The study predicted an increase of over 1,000 cars in just the peak afternoon hour-which translates into that many cars added to the end of the lines or, more likely, driving through the surrounding neighborhoods after drivers lose patience with the increased delays. However, even these published traffic projections seem suspicious. In the commercial area south of the commuter rail tracks (known to planners as the Quadrangle), planned development will convert the existing 1.9 million square feet of light usage to 3.1 million square feet of high usage, but traffic is expected to increase by fewer than 300 cars total in the peakhour.
Apparently, city planners are counting on a lot of subway use, even though they acknowledge that almost the entire Quadrangle is more than a 15-minute walk from the station. The city isn't even planning to build a pedestrian bridge over the tracks; the hope is that property owners, encouraged by zoning bonuses, will build a pedestrian bridge. In addition, to encourage development near the subway station, property owners far from the station will be allowed to sell all their development rights to sites near the station, while still being able to develop or maintain their own site at a fairly significant level.
What the planning study has failed to consider, despite repeated reminders from residents outside the study area (who were excluded from being members of the study committee), is that almost the whole commercial region is in the Alewife floodplain, which has been subject to repeated flooding in the last few years. Unfortunately, the area surrounding the subway station is the lowest part of the region and is also adjacent to the state's Alewife Brook Reservation, a 120-acre urban wetland and wildlife refuge.
During the March 1 Planning Board discussion, the Community Development department listed two key infrastructure priorities: a pedestrian/bicycle bridge over the commuter rail tracks and a new east-west roadway through the center of the Quadrangle. Shown on the map, but not mentioned was a potential large pond that could store storm water.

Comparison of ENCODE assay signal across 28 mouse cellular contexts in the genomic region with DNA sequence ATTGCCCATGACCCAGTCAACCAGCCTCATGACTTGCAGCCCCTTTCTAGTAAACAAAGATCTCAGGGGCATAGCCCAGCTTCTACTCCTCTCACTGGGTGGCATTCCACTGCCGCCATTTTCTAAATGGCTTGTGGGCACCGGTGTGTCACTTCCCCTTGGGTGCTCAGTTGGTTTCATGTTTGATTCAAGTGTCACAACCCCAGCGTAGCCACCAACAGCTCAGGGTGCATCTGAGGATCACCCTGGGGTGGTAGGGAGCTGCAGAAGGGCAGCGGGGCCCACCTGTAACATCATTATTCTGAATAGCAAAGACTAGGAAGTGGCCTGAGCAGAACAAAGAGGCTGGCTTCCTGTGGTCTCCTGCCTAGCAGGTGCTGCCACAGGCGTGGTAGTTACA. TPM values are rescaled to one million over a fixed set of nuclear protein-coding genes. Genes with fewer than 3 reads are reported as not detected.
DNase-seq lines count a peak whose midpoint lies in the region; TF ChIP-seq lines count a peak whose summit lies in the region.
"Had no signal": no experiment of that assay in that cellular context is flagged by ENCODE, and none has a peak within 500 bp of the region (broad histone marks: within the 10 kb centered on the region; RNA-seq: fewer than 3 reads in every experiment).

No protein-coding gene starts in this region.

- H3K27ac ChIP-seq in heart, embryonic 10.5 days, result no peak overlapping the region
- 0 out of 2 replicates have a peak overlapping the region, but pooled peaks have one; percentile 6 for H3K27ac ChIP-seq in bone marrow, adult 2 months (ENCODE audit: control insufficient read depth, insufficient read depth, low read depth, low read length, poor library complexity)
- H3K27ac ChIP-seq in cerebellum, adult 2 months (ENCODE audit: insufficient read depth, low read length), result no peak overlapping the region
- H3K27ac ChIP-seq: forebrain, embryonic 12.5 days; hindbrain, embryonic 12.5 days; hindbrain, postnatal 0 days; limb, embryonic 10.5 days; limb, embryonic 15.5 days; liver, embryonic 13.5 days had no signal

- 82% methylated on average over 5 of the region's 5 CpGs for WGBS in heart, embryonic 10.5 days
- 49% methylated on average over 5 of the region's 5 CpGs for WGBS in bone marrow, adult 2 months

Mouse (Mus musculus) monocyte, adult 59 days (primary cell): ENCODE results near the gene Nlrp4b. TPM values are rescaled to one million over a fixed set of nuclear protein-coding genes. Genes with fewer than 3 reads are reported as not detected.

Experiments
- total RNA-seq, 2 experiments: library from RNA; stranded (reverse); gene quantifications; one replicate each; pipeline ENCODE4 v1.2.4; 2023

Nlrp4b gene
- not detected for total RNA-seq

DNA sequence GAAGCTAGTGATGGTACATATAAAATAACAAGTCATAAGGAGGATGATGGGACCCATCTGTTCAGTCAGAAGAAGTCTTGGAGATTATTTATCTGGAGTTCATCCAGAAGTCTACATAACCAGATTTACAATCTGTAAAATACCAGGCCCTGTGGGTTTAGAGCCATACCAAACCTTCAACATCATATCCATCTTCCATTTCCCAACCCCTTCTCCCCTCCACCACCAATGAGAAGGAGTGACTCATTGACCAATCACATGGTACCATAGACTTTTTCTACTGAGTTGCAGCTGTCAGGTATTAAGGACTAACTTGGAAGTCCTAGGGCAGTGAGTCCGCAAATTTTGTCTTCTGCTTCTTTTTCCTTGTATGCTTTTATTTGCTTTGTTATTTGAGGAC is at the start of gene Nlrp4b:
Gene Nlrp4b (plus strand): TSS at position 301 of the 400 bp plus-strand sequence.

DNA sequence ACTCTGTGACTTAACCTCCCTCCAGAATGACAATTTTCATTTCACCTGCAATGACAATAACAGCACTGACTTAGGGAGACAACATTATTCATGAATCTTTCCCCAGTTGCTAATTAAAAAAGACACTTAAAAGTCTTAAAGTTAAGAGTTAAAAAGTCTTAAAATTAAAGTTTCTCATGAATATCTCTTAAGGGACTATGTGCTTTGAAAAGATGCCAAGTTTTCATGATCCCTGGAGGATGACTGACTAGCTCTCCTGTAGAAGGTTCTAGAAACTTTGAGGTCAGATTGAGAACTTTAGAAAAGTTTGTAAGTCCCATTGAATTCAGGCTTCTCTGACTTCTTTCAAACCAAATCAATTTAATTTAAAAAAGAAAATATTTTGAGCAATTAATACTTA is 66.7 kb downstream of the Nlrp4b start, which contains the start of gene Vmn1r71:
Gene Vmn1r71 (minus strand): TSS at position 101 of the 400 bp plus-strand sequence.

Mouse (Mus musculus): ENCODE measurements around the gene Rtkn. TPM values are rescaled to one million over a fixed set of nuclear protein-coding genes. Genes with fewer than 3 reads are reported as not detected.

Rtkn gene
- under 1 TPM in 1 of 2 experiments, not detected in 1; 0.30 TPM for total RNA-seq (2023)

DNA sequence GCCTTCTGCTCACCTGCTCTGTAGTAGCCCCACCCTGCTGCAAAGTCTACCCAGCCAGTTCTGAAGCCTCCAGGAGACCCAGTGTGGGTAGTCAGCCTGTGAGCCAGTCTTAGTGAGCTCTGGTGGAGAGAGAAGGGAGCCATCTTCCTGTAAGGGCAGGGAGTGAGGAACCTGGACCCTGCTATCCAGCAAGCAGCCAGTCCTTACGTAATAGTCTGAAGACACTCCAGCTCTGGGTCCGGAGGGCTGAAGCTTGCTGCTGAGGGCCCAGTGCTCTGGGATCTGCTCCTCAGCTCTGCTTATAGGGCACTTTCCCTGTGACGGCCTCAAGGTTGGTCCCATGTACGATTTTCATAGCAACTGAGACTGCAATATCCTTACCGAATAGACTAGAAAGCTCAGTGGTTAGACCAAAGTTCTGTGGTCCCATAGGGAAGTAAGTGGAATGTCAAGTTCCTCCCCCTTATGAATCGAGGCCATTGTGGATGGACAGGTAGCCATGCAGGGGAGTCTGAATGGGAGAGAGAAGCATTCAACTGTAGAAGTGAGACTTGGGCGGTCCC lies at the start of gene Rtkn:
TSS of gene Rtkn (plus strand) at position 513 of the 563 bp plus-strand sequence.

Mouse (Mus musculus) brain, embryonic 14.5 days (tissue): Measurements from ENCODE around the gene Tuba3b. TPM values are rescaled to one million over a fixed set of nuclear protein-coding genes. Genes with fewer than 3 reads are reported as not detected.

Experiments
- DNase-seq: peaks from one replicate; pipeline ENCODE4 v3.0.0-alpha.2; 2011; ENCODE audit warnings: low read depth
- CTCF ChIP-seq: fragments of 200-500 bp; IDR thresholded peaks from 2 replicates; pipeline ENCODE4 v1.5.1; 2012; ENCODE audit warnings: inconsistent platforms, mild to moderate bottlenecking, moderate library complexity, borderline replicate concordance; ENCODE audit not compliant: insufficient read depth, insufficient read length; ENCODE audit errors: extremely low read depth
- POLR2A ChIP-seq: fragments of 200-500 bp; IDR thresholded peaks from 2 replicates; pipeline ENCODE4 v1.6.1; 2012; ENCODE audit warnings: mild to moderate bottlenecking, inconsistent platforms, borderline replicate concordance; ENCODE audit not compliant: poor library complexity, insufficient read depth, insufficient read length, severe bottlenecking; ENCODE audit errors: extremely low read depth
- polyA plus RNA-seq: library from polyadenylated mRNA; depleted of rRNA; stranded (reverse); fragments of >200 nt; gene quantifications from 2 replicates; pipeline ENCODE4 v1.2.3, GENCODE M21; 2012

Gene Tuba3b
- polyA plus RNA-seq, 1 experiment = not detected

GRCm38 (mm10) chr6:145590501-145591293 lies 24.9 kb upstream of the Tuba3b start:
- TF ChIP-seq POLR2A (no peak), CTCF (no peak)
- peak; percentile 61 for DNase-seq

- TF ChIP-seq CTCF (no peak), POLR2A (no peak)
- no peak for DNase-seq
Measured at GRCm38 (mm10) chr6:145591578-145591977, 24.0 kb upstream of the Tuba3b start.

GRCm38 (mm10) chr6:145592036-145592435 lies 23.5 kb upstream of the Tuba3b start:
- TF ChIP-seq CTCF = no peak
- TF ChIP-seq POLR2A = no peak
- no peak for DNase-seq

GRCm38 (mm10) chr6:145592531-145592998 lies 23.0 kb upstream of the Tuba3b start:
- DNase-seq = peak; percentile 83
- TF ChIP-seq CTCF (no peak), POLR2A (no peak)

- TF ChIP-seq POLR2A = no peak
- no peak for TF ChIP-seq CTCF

The Federal Emergency Management Agency (FEMA) is currently revising the estimated flood elevations for the area, which would redefine how much area is covered under the state's Wetlands Protection Act. With increases of 2.5 feet mentioned in discussions of the flood study, most of the Concord-Alewife area could be facing state restrictions. Although a resident noted that a draft of the FEMA revisions was planned for release this spring, the Planning Board did not recommend waiting for the zoning to be revised based on the new information before the petition was submitted to City Council.
While existing zoning prevents development in the area from contributing to flooding, building new structures in the floodplain would restrict actions that compensate for past transgressions. Furthermore, future development outside the floodplain, where zoning is not similarly regulated, is sure to create new impervious surfaces, adding more storm water to the sewer system and contributing to flooding. To prepare, Cambridge could build additional flood-storage capacity in areas not already used for floodwaters-a project that could be part of the greater transformation of this area.
So far, the city has paid little attention to the concerns of residents outside the study area. The 30,000 residents of the North and West Cambridge neighborhoods that border the study area were excluded from the Study Committee, as were all Belmont residents. The representatives of the study area's 700 residents have limited their discussion to token improvements for their neighborhood. For more information, visit Cambridge's website: http://www.cambridgema.gov/~CDD/cp/zng/concalew/index.html.
-Mike Nakagawa is a North Cambridge resident and a board member of Alewife Neighbors, Inc.